Editor’s Page – October 2010

Editor’s Page

By Alejandro Grattan-Dominguez

Once There Was Camelot—American Style


We all know the legend of King Arthur and his Knights of the Round Table. The rotund piece of furniture of which I speak, however, was the Algonquin Round Table, which in the 20s, 30s and early 40s was regularly occupied by some of the greatest names and most renowned wits in the entire history of American Arts and Letters. How’s this for a brief roll-call:

Robert Sherwood, a film critic who later would win the Pulitzer Prize for his play Idiot’s Delight and an Oscar for writing The Best Years of Our Lives.

Dorothy Parker, legendary short-story writer and the critic who once damned an actress’ Broadway debut by saying, “She ran the emotional gamut from A to B.” Parker also co-wrote an early version of the movie A Star is Born. Robert Benchley, a drama critic and writer whose name became synonymous with humor and who first coined the phrase, “Let’s get out of these wet clothes and into a dry martini.” Ring Lardner, sportswriter and highly successful author, who while sitting in a bar, once said to a bedraggled man who had approached him “How do you look when I’m sober?”

F.P. Adams, newspaper editor and New York Times columnist to a man telling a story who finally said, “Well, to make a long story short—” to which Adams cried, “Too late!” Edna Ferber, who wrote some of the 20th century’s most popular novels and plays, including Cimarron, Showboat and Giant. Herman Mankiewicz, the newspaper columnist who co-write the script of Citizen Kane, believed by many to be the best movie ever made. Ben Hecht, newspaper reporter, screenwriter, e.g. Stagecoach, Wuthering Heights, Spellbound, Gunga Din, Mutiny on the Bounty. Two Oscars, six nominations. “Movies back then,” Hecht once recalled, “were seldom written. In 1927 they were yelled into existence in conferences that kept going in saloons, brothels, and all-night poker games.”

But if all these luminaries were the Knights and Ladies Fair of this latter-day Camelot (which always gathered in Manhattan’s Algonquin Hotel), their King was undeniably George S. Kaufman.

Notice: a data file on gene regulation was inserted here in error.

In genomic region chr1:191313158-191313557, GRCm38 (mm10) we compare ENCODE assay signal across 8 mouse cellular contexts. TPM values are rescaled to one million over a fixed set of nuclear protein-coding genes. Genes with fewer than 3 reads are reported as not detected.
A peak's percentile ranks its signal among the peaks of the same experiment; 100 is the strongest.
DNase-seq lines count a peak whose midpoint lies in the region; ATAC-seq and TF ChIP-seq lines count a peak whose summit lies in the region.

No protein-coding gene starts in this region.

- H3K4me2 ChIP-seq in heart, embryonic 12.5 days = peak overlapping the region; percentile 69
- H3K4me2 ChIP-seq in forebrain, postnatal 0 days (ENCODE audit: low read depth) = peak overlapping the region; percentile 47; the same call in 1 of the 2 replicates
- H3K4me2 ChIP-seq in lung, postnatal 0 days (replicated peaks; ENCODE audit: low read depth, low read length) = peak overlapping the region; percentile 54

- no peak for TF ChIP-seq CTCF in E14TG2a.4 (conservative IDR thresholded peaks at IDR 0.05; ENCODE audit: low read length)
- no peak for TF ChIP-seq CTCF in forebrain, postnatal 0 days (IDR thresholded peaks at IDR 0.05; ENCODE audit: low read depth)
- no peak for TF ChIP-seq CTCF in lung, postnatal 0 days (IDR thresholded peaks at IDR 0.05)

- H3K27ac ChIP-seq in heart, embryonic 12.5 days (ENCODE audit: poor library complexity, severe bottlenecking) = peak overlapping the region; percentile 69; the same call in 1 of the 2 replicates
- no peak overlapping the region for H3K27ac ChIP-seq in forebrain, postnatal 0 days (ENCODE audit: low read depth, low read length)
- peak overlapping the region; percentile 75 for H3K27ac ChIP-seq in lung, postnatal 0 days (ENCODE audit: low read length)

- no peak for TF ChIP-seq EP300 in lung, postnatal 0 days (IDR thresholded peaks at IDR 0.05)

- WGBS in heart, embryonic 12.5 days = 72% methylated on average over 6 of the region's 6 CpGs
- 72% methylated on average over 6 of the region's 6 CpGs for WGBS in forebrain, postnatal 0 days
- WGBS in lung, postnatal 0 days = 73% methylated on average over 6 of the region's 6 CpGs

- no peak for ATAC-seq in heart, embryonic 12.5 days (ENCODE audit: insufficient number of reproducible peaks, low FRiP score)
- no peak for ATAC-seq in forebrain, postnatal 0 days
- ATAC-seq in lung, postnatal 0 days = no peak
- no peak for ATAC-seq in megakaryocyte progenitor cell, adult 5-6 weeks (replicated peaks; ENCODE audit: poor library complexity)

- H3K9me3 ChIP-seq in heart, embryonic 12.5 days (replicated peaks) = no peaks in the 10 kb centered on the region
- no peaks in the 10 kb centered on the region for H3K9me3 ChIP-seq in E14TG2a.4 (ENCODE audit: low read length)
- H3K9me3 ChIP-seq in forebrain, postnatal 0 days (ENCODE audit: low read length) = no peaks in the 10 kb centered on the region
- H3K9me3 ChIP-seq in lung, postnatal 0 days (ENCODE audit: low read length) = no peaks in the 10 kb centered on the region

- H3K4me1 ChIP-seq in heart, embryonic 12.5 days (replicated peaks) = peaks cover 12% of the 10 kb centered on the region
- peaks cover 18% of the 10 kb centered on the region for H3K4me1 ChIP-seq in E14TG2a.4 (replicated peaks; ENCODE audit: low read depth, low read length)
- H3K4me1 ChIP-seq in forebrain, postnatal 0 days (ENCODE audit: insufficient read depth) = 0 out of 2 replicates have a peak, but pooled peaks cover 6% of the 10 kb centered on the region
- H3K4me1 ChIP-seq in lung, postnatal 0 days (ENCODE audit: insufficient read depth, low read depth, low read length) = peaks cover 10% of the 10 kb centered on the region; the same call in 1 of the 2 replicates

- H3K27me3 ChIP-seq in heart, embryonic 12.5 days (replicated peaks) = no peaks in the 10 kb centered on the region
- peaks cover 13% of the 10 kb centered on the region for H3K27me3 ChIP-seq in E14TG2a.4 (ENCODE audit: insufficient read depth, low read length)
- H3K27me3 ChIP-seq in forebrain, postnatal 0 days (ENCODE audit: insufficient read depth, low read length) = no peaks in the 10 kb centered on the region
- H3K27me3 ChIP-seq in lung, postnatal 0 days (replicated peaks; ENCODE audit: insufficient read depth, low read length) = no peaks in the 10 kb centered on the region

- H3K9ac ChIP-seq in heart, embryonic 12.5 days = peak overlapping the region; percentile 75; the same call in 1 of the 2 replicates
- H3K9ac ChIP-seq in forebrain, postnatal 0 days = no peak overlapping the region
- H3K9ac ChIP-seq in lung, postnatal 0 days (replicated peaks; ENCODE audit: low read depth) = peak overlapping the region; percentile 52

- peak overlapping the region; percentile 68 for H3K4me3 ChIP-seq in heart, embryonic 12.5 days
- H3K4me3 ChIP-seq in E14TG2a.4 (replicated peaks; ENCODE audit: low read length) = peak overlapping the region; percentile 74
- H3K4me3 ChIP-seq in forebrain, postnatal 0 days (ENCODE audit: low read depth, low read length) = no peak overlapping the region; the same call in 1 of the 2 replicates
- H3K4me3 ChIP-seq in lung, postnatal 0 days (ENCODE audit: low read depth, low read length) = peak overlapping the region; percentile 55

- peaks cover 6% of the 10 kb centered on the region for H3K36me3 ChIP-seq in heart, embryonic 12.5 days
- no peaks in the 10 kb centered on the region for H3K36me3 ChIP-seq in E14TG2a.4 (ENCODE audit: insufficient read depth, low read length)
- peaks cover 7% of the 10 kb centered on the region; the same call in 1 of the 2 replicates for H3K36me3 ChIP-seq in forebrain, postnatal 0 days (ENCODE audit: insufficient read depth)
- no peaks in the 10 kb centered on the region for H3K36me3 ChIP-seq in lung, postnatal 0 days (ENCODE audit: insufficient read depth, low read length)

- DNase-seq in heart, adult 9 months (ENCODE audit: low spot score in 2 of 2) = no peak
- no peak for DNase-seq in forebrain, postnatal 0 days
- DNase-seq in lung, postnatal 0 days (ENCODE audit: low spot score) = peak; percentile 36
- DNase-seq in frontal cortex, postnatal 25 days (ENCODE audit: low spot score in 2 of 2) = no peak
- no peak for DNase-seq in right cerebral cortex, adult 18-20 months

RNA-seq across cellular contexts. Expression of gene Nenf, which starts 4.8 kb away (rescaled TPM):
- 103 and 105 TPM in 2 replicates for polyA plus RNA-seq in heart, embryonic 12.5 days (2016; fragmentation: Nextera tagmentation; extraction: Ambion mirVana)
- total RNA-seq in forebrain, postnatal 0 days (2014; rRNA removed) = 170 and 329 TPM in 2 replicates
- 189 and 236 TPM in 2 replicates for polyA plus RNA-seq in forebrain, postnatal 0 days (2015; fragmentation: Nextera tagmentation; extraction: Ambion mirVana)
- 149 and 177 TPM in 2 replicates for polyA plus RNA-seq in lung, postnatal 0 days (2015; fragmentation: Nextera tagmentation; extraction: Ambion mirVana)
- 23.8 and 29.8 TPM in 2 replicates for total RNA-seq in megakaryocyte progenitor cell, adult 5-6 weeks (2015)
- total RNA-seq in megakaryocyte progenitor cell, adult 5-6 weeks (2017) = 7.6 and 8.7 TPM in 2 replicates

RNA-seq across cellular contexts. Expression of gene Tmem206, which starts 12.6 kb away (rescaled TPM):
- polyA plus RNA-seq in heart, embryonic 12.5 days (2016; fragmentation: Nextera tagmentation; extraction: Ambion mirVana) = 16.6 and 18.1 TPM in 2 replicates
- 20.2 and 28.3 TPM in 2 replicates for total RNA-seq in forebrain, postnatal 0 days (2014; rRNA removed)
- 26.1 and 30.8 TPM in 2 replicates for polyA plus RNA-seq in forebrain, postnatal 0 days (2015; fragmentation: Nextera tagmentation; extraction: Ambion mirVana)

No one has ever put their stamp more indelibly on the American theatrical scene. He wrote, co-wrote and directed more successful Broadway plays than anyone else, with credits that included The Solid Gold Cadillac, Guys and Dolls and Dinner at Eight. He twice won the Pulitzer Prize, as well as the New York Drama Critics Award. For the movies, he co-wrote and/or directed Coconuts and Animal Crackers, both with the irrepressible Marx Brothers.

But it was his scathing wit that is most remembered today. As the Drama Critic for the New York Times, he once said to a pushy press agent who had asked how he could get an actress client of his mentioned in the Times, “shoot her.” To a pompous author, “I understand your new play is filled with single entendres.” About restaurant waiters, “Epitaph for a dead waiter: God finally caught his eye.” Of a play genre, “Satire is what closes on Saturday night.” On troublesome authors whose plays he had directed, “At rehearsals, the only author that’s better than an absent one is a dead one.” On social etiquette, “When I invite a woman to dinner, I expect her to look at me. That’s the price she has to pay.”

Like the Round Table of Arthurian legend, the American version will never come again, but we all should be grateful that once upon a time…

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